Good news from Congress: we no longer need think that pressure from constituents or logic might influence them into some notion of sanity. Hooray! Just think of all the time we’ll save that would normally be spent bitching about how irresponsible they are. Again, hooray!
The House passed three separate tax cuts yesterday and plans to approve a fourth today, trimming the federal revenue by $94.5 billion over five years — nearly double the budget savings that Republicans muscled through the House last month.
GOP leaders portray the tax bills — for the hurricane-ravaged Gulf Coast, affluent investors, U.S. troops serving in Iraq and taxpayers who otherwise would be hit by the alternative minimum tax — as vital to keeping the economy rolling.
“Our economic policies have done the trick,” said Rep. Deborah Pryce (R-Ohio). “We are in the middle of one of the strongest economies this country has ever seen.”
In order: qualified yes, qualified yes, qualified yes, and absolutely. It might be surprising that I’d offer a qualified yes or absolutely to all proposals, yet still insist that it’s bad news. Allow me to explain.
Hurricane Katrina ravaged the Gulf Coast. A friend who visited New Orleans recently on business returned with a clear understanding that the devastation is far worse than it appears on television. Something must be done. But I don’t trust Congress to do it correctly, especially when its idiocy got us into the situation where only the Federal government could fix the problem. Destroy market forces (insurance, flood walls, etc.) that would make population and business decisions more in line with the inherent risk in the Gulf Coast and a federal response is all that’s left. My reservation stems from that. Congress doesn’t get to take credit for fixing a problem it created. Also, handing out
gifts tax breaks to businesses, only to exclude less-favored, “sinful” businesses, is an awful form of central planning. Let the people of New Orleans decide. But I understand that goes against every belief Congress currently holds. In the end, a qualified yes because we have little choice.
Next, concerning affluent investors. I’ve already addressed this, so I won’t go much further with the issue. Congress needs to stop thinking in terms of poor vs. rich and start thinking in terms of smart economic policy and stupid economic policy. We’re nowhere close to smart policy, but this is a small step. I don’t pretend that this is being done for the right reasons, though, so it gets a qualified yes.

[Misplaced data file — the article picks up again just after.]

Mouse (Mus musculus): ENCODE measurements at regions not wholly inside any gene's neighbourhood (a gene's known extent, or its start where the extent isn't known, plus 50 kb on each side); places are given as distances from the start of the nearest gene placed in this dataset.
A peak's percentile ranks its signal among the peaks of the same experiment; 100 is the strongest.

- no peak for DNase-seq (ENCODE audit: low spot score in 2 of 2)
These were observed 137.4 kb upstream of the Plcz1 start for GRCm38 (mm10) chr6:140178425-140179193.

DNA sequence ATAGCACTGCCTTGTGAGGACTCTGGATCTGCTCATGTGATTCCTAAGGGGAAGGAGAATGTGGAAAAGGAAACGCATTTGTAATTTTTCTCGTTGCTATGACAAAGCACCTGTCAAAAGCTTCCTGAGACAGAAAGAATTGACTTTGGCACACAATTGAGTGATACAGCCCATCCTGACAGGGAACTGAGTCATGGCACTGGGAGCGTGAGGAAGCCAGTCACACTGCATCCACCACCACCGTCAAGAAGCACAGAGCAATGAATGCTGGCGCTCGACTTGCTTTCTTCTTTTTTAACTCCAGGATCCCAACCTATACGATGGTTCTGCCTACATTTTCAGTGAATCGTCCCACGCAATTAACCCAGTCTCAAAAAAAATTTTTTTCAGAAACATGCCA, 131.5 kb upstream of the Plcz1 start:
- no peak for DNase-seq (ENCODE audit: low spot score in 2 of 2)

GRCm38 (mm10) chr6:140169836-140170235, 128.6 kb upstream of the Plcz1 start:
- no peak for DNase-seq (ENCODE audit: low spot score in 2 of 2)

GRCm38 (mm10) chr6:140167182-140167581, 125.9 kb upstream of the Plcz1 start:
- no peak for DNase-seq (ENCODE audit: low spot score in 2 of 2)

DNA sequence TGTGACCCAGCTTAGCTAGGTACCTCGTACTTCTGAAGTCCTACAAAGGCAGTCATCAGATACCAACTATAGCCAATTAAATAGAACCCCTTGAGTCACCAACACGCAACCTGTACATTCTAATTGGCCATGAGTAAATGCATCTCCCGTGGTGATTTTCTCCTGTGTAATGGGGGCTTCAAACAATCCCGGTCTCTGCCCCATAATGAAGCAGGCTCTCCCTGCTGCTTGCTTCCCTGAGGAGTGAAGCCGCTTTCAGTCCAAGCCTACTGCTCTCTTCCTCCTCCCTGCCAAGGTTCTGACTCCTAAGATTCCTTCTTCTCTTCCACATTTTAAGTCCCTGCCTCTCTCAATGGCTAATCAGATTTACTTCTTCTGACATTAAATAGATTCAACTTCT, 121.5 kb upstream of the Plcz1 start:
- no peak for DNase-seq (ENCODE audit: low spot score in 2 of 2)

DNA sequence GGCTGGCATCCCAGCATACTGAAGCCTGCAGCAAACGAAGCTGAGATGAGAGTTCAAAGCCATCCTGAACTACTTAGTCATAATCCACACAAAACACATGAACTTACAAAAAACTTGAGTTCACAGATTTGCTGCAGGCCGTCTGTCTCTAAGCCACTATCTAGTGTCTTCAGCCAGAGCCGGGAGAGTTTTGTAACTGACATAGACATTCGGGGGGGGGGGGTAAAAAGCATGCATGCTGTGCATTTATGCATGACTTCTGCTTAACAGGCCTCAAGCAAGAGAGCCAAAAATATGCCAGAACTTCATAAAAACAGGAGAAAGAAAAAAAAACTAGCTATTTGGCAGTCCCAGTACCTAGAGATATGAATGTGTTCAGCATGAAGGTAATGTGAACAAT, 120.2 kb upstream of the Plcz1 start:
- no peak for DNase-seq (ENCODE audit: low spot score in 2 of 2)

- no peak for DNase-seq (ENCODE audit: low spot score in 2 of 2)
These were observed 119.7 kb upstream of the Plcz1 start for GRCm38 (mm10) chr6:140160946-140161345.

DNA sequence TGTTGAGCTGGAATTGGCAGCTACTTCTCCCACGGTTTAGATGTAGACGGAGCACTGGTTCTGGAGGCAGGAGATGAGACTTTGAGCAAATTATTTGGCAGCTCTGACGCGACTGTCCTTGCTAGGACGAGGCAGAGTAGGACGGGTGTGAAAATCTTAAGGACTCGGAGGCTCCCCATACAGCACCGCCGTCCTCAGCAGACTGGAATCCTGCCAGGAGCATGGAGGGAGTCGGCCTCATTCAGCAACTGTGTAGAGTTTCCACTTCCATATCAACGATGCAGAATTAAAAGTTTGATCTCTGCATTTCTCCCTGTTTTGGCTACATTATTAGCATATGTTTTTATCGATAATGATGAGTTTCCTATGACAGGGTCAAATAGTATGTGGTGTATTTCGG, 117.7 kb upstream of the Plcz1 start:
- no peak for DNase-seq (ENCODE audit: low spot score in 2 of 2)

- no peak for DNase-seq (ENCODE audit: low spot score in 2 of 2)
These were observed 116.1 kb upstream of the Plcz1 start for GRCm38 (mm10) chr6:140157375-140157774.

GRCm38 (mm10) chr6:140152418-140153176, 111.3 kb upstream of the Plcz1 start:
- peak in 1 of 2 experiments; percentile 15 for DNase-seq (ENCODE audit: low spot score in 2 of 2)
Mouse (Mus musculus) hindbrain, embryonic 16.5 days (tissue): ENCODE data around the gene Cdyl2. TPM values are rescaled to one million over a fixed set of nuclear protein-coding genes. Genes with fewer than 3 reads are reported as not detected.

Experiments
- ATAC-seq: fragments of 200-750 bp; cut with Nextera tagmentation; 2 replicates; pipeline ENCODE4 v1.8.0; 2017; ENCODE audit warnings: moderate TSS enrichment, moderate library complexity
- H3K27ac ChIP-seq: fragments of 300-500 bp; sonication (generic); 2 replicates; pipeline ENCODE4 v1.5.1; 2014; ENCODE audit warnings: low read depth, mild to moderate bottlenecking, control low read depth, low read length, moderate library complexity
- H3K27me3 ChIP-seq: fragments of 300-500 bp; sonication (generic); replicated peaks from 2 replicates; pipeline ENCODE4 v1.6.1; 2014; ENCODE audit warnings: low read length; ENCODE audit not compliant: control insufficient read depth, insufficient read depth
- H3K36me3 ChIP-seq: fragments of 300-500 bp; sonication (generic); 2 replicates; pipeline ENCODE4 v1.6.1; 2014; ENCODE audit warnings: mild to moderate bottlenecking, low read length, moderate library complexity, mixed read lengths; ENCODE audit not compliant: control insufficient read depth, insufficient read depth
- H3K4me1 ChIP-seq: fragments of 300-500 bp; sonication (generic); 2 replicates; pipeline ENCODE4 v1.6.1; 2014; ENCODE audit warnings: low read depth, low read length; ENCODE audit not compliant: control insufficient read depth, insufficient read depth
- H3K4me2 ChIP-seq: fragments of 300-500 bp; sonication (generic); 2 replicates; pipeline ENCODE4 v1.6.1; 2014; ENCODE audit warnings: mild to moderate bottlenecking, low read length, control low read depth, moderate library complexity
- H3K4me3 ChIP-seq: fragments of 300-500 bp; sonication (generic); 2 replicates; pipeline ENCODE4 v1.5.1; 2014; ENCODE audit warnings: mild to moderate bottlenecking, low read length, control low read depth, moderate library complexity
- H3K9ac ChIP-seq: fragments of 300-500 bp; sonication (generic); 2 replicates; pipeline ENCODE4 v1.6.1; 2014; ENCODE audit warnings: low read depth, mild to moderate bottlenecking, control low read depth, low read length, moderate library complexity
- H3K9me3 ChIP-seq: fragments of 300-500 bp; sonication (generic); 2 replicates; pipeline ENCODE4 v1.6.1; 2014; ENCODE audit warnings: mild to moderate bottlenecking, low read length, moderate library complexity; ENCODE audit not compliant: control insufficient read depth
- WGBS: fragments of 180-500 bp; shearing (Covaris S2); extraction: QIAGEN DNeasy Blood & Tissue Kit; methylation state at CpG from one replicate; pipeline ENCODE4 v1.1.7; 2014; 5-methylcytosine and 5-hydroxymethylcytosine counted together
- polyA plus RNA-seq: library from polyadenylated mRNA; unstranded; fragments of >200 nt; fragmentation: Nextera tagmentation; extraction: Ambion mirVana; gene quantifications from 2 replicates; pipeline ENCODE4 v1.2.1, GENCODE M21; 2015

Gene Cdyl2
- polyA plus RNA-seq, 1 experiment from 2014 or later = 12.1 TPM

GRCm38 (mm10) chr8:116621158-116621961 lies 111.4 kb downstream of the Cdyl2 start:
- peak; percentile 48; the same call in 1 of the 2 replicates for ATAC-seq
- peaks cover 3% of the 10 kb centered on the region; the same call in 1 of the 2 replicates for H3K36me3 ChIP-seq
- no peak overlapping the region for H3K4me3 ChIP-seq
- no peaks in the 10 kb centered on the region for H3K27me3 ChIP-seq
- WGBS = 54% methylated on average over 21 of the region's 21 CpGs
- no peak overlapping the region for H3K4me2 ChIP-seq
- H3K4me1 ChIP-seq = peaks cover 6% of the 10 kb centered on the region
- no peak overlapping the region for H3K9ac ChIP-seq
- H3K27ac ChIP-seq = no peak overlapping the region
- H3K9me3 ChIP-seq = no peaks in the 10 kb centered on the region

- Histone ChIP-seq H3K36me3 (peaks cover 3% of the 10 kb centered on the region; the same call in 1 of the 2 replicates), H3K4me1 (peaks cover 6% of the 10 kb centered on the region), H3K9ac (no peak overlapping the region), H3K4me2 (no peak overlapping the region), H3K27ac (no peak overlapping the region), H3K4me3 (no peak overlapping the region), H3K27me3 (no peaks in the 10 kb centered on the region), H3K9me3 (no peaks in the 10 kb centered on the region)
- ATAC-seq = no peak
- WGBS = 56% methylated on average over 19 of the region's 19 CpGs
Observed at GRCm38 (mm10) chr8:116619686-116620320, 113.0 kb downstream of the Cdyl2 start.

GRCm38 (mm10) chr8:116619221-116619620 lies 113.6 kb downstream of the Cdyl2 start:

Next, U.S. troops serving in Iraq. I don’t have much information on this tax break, but it “would extend a provision allowing members of the military to use their combat pay to claim the earned income credit.” Fine. At a cost of $153 million, it’s a blip in our fiscal health. It’s qualified because it’s probably more to promote a warm fuzzy feeling of helping our troops. If I gave it a no, I’d probably be unpatriotic. I wouldn’t want that. Merry Christmas!
Finally, the Alternative Minimum Tax is a travesty. Anything that reduces its impact is a bonus. Congress should abolish it immediately. No member has the brains to that, so I’ll settle for this. It doesn’t change the reality that an indiscriminate tax on taxpayers who have no intention of evading taxes (illegally), without any sense behind it, is wrong. And the rich paying their fair share is obscene. Just one more soak the rich policy, which is not soaking the not-really-rich. Get rid of it. This is a small positive step.
None of that changes my original idea that this is bad news from Congress. Cutting taxes by almost $100 billion is wonderful, but without an equal or greater reduction in spending, the deficit will grow. It’s insanity and this doesn’t make me think differently:
“By cutting taxes, you grow the economy, and you generate an enhanced flow of revenues to the Treasury,” said Rep. David Dreier (R-Calif.), chairman of the House Rules Committee.
I like that argument as much as anyone, but it’s not generating an enhanced flow of revenues to the Treasury I’m interested in. I want more money left with the people who earn it. The government should get what it needs, not what it wants. Does anyone believe that Rep. Dreier intends to use that enhanced revenue only on necessary, appropriate expenditures? Our tax policies should be adjusted to meet that criteria, while spending according to the revenue we’re generating, not what we hope to generate through more targeted central planning. Congress doesn’t understand that, even though it’s simple. Cut taxes. Cut spending. Reduce the government’s size and reach.